By Swapan Dasgupta
‘Turning point’ is an expression used casually in the search for drama amid the mundane. The four-day orgy of looting and destruction witnessed in London and other English cities were, however, far from ordinary. Sunil Gavaskar was absolutely right in saying that had similar disturbances occurred in a desi city a touring England cricket was playing in, there would have been an outcry about ‘unsafe’ India with tabloids screaming for the boys to be brought home by the earliest BA flight.
Indians tend to be relatively resilient in the face of disorder. Yet, even when judged by our permissive standards, last week’s outpouring of underclass spontaneity was extraordinary. To my generation of shrinking Anglophiles for whom England has forever meant long summers, grey drizzle, dog lovers, polite drivers, Radio 4, tweed jackets, sensible shoes and, most important, an innate sense of decency and fair play, the England of last week was one we would rather not know.
The looters and arsonists were mainly teenagers who, in the England of Enid Blyton, should have been picnicking on thick ham sandwiches, washed down with lashings of ginger beer in their summer holidays. Instead, they were kick boxing store windows, casually setting fire to shops and cars, robbing passers-by who looked respectable and looting cigarettes and cash from the corner shop of a frightened Mr Patel. Some of the looters were 8 years old!
Of course there was a complete failure of policing. The men in uniform were nowhere to be seen when people needed them most. But, to be fair, policing in Britain has always depended on the assumption of widespread good sense: delinquency and criminality were aberrations, except at football matches. Last week has proved everyone wrong. David Cameron was right: it was a “sick” Britain that was on show for four horrible days.
For a Prime Minister to dub parts of English society “sick” is strong stuff, maybe not as strong as Nicolas Sarkozy who denounced the Paris rioters six years ago as ‘scum’. Sir Max Hastings was more vivid: “They are essentially wild beasts…They respond only to instinctive animal impulses…”
The words of indignation can multiply and became more colourful. The question is: how will England (Scotland claims it doesn’t have a feral problem) react? Will the contrived sense of community created by men and women with brooms sweeping up the debris and comforting a distressed Mrs Patel subsume the ugliness? Like the candle marches asserting the ‘spirit of Mumbai’, will the spirits of Hackney or Clapham or even, of all places, Gloucester, provide the proverbial healing touch? At least till the “wild beasts”, now with an acquired taste for flatscreen TVs, designer track suits and free booze and cigarettes, re-emerge next summer to replenish the mythology around the adventures of August 2011.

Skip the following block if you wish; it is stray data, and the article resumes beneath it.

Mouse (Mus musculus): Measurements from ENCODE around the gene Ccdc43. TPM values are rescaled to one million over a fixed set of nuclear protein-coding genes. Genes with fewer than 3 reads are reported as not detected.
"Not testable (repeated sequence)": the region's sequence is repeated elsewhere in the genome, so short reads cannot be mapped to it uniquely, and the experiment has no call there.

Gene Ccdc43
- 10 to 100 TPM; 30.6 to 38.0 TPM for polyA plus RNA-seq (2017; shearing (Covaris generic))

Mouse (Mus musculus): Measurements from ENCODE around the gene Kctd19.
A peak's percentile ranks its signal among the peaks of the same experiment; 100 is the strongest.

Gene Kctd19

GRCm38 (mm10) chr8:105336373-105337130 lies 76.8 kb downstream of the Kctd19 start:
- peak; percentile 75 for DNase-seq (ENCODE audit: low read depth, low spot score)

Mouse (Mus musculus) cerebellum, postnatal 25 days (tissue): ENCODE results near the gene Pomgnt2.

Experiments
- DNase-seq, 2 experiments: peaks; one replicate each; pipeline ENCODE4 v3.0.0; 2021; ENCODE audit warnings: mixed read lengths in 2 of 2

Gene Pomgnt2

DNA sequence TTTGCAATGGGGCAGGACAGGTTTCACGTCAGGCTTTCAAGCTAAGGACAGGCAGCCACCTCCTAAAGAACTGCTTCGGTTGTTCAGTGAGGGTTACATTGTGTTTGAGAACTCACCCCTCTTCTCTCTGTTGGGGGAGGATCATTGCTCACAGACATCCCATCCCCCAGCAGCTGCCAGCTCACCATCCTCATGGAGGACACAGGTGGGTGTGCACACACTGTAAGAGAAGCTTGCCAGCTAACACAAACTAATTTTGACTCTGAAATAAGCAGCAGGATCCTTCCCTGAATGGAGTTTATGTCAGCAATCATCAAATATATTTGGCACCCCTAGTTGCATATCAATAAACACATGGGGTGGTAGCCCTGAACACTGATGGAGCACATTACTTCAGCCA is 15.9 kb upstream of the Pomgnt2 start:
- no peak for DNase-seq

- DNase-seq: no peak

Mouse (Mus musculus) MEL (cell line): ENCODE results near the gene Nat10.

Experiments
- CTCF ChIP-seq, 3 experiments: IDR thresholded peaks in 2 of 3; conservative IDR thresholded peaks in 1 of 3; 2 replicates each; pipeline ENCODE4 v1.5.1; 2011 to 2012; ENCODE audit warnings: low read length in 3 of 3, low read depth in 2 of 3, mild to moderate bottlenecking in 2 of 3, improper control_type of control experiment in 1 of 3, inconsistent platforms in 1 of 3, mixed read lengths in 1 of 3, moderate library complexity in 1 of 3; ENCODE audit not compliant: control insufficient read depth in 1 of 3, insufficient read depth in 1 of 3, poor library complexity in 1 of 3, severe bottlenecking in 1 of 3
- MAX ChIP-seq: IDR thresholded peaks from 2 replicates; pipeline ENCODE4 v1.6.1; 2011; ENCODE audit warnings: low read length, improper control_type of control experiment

The nightmare of last week will become a ‘turning point’ not because the English police will now be empowered to use water cannon and plastic bullets on riotous mobs. The end of ‘soft’ policing may well be inescapable but no-nonsense policing can’t address the problem of dysfunctional youth.
The problem may well be symptomatic of the “final crisis” of capitalism that Marxists have been anxiously awaiting for the past 100 years. But shaving off the excesses of a welfare state that the country can no longer afford doesn’t explain why rioters should target supermarkets and shops selling electronic goods, mobile phones and leisure wear. England didn’t experience its version of Tahrir Square or Syria. The riots exposed the alarming extent to which a relatively pampered society has bred an underclass that has no sense of values. In the absence of any moral authority—at home, in school, the church, and from a wider family and settled neighbourhood—many young Britons have lost the ability to distinguish between right and wrong.
The only exceptions may well be the immigrant communities where ties of family, neighbourhood and religion are deterrents to waywardness, and failure is an unaffordable indulgence. Theirs is a harsh world and a world that is seemingly at odds with modernity. Yet, theirs is also a world not shaped by moral illiteracy.
Once upon a time, the English were exactly like them. Britain was “Great” then.
Sunday Times of India, August 14, 2011